All of the lava tube features shown in the other sections of the Virtual Lava Tube are primary features, which formed from the molten lava while the cave was actively forming or in its cooling phase. But during or after a cave’s cooling phase, minerals may deposit as crusts, crystals, or as more familiar speleothems like stalactites and stalagmites. Deposits can occur in two major ways. As the cave initially cools, minerals can condense from gaseous vapors, typically forming crusts or small crystals. The deposits in the first two photos probably formed that way. After the cave has formed, water from rainfall begins to seep in through the porous lava. Initially this will dissolve away crusts formed from gaseous vapors, as we noted when visiting caves less than two years old on the flanks of Kilauea. But water passing through the rock may slowly leach out minerals that can be re-deposited inside the cave. The most common minerals in lava tubes tend to be sulfate minerals such as gypsum (calcium sulfate) and thenardite (sodium sulfate), but calcite (calcium carbonate) is common as well. Unlike in limestone caves, dissolved minerals are generally deposited from simple evaporation rather than off-gassing of carbon dioxide, the mechanism behind most dripstone deposits in solution caves. The third photo shows evaporitive deposits.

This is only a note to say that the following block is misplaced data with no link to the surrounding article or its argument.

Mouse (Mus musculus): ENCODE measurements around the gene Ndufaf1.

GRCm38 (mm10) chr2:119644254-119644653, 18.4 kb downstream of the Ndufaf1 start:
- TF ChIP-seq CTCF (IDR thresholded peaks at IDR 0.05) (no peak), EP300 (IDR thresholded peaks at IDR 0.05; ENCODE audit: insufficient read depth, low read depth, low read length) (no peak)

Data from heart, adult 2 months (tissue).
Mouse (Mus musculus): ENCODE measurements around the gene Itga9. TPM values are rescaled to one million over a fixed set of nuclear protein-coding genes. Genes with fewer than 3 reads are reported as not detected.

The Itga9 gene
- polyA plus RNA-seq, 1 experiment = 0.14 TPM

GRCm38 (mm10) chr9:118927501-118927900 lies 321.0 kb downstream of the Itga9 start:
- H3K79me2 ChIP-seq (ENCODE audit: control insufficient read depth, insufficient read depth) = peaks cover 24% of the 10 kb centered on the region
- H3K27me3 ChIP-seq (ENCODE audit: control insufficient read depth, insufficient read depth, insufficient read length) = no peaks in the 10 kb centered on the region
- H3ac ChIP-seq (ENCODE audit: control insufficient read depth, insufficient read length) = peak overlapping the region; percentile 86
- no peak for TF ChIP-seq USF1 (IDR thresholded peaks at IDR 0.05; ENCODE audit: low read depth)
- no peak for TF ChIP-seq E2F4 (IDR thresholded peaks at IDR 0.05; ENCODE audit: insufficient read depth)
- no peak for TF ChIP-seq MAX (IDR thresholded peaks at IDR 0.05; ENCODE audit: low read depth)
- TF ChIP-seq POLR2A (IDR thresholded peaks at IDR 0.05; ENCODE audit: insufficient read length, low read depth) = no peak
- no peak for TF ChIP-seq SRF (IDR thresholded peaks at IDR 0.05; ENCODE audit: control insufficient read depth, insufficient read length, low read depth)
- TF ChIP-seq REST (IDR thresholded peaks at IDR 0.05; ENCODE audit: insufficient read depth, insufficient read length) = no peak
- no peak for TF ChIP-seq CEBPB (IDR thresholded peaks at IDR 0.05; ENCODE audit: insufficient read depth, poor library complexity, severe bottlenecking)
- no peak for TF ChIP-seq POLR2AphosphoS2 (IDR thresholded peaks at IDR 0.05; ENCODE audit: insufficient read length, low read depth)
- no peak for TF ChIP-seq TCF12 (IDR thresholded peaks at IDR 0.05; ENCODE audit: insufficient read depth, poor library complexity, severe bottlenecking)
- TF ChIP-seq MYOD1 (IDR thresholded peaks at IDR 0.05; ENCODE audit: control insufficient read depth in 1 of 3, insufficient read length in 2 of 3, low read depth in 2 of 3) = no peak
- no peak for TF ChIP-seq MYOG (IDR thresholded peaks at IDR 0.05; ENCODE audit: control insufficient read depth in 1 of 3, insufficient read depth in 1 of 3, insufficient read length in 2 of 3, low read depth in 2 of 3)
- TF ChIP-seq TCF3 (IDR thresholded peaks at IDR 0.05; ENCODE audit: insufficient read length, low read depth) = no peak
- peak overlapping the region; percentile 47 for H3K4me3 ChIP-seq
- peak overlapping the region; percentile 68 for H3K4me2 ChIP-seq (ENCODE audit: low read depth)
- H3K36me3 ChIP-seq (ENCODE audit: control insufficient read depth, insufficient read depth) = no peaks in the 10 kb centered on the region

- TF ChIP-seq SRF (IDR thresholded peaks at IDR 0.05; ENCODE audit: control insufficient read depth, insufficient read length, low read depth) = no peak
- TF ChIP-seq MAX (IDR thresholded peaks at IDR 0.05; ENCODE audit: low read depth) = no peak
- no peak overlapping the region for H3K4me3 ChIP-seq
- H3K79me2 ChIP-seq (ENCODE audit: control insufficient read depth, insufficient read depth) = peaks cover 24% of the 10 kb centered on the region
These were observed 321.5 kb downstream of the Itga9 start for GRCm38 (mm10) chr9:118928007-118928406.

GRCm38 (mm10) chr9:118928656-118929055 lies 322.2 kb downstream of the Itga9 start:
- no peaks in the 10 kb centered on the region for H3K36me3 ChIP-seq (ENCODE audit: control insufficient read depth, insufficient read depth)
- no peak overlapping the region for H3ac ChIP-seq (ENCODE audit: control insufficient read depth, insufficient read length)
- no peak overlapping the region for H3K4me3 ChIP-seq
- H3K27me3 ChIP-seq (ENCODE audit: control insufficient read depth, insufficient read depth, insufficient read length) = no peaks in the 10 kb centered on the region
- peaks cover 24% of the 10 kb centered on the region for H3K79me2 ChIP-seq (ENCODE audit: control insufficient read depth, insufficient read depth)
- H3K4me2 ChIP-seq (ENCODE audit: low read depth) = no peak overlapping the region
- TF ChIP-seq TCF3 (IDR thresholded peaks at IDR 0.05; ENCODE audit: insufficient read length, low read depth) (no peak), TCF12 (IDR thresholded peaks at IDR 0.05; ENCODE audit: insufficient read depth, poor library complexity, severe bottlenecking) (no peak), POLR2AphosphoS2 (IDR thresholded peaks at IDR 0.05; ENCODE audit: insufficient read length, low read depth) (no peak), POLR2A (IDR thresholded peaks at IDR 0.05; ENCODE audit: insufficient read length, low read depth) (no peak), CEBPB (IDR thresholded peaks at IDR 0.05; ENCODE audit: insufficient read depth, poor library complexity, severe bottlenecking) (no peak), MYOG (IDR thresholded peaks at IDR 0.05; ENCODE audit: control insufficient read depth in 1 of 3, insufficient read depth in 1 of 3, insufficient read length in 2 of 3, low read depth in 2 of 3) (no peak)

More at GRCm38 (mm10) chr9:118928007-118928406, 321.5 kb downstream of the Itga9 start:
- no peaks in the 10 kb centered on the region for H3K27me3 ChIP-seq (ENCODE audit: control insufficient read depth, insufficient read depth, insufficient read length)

More images of lava tube mineral deposits: choose a thumbnail to see the larger images

Back to:
Created: December 11, 2008
Author: Dave Bunnell